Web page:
substantial to be read, typically half a chapter or so of new material. The material will
ﬁrst be posted when it is readable, but before it is complete or ﬁnalized. (There is no point
in asking for comments on material that is ﬁnished.) I would appreciate any comments
you, the reader, may have whether major or minor. Suggestions are also welcome on
vii
viii Preface
material to include or omit. There is no need, however, to comment on typos in the text
— these will be cleaned up in the ﬁnal version. However, please do point out typos in
equations and, perhaps even more importantly, thinkos, which are sort of typos in the
brain.
Student Edition
As the second edition of the book will perforce be rather long (perhaps close to 1000
pages), it may not be appropriate for graduate students who do not plan a career in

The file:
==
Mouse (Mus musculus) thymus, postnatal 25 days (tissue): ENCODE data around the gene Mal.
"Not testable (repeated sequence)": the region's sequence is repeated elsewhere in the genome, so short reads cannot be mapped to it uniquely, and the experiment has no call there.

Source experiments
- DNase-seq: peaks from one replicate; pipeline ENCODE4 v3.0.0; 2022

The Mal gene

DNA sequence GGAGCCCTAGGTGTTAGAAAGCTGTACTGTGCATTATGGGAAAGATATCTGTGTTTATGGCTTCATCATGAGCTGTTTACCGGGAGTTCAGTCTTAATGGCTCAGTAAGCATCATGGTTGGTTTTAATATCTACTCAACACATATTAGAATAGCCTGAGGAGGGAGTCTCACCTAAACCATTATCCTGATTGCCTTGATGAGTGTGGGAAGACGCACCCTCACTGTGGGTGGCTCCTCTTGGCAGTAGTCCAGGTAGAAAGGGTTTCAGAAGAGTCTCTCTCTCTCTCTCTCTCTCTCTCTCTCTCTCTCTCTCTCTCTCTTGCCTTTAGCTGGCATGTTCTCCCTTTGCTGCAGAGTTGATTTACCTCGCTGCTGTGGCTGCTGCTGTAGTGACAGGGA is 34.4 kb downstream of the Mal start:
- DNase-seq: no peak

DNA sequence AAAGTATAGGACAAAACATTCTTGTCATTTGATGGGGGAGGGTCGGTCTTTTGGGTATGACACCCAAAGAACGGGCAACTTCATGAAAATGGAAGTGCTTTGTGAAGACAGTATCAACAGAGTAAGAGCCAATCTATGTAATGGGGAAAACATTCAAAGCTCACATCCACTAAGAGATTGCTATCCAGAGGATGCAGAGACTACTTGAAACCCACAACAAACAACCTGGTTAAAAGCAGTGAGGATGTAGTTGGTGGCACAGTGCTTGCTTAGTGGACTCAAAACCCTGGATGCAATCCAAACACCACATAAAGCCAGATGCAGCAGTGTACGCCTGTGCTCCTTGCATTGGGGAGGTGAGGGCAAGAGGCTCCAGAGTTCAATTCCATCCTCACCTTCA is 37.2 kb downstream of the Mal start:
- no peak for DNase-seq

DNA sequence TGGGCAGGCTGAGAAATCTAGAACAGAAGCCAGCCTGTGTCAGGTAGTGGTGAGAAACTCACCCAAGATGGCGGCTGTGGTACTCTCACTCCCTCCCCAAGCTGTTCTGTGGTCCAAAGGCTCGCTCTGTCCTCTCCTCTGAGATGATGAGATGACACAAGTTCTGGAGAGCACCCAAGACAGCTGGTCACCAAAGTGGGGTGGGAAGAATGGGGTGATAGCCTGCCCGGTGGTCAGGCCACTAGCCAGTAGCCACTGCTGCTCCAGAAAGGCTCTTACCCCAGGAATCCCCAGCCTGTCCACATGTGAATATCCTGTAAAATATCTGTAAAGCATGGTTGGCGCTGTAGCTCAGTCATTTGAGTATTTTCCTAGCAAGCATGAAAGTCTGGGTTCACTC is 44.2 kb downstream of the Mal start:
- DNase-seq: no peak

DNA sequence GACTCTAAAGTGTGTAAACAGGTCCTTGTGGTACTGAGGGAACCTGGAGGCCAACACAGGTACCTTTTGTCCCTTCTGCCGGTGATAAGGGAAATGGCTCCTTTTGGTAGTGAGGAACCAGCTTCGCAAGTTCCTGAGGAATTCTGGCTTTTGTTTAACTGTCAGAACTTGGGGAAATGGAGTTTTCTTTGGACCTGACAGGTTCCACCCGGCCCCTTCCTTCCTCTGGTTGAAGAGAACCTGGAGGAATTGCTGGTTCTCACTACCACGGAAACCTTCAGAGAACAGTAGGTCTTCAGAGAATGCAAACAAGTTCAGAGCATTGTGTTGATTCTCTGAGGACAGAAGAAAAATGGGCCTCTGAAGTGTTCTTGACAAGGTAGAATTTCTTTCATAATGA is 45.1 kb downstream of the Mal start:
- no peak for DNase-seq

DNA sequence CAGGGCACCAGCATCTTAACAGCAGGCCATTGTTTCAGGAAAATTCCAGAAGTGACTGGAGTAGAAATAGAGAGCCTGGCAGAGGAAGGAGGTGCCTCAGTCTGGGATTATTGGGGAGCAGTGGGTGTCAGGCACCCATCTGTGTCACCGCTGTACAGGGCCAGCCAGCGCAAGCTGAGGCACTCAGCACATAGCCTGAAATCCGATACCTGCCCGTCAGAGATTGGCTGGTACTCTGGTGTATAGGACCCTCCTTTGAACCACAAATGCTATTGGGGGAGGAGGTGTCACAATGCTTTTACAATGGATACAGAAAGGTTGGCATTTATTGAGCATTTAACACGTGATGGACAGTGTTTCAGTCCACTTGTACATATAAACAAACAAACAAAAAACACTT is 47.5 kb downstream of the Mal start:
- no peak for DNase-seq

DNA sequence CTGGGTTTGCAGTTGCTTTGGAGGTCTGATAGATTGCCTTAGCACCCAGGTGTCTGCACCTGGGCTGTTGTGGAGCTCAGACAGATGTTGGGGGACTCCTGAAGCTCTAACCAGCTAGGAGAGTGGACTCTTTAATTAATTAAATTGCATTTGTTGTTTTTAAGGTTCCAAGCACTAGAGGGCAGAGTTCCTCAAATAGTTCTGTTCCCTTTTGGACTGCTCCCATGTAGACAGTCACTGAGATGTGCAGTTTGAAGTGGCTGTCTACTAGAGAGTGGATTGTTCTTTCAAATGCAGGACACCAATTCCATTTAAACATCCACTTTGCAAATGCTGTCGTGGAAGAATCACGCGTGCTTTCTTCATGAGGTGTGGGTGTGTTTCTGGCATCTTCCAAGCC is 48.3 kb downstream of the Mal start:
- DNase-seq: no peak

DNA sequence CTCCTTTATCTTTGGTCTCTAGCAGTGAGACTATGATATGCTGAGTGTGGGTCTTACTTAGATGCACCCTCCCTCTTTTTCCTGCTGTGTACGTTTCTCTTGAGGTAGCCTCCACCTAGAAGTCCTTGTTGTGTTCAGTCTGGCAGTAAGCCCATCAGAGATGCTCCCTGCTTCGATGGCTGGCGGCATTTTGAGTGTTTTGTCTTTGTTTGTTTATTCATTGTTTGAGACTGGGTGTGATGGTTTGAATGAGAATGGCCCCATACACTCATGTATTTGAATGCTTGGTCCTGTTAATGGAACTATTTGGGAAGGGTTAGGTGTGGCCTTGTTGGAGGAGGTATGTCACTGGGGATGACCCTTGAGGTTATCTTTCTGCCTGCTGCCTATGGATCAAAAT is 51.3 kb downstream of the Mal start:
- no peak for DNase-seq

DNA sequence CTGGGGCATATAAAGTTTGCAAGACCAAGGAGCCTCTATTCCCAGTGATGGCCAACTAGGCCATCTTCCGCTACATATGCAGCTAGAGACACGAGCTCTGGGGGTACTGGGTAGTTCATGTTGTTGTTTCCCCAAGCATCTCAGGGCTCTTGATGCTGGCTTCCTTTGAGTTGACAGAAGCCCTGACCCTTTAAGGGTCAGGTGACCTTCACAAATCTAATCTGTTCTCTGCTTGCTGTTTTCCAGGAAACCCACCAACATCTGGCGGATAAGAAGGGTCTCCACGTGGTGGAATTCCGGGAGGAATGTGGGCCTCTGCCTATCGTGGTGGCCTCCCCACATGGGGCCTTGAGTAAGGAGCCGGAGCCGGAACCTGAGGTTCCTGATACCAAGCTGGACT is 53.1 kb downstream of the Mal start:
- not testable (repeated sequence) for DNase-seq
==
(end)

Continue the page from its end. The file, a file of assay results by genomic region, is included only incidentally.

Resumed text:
dynamics. Thus, the publisher (CUP) and I are considering a shorter ‘student edition’,
which would have the advanced or more arcane material omitted and some of the expla
nations simpliﬁed. The resulting would likely be about 500 pages. Please let me know if
you have any comments on this.
Problem Sets
One omission in the ﬁrst edition is numericallyoriented problems that graphically illus
trate some phenomena using Matlab or Python or similar. If you have any such problems
or would like to develop some that could be linked to this book, please let me know. Ad
ditional problems of a conventional nature would also be welcome. Again, please contact
me.
Thank you!
Geoff Vallis
gkv@princeton.edu
Part I
GEOPHYSICAL FLUID DYNAMICS
1
Catch a wave and you’re sitting on top of the world.
The Beach Boys
CHAPTER
ONE
Wave Fundamentals and Rossby Waves
In this chapter we provide an introduction to wave motion and a description of perhaps
the most important kind of wave motion occurring at large scales in the ocean and at
mosphere, namely Rossby waves.
1
The chapter has three main parts to it. In the ﬁrst,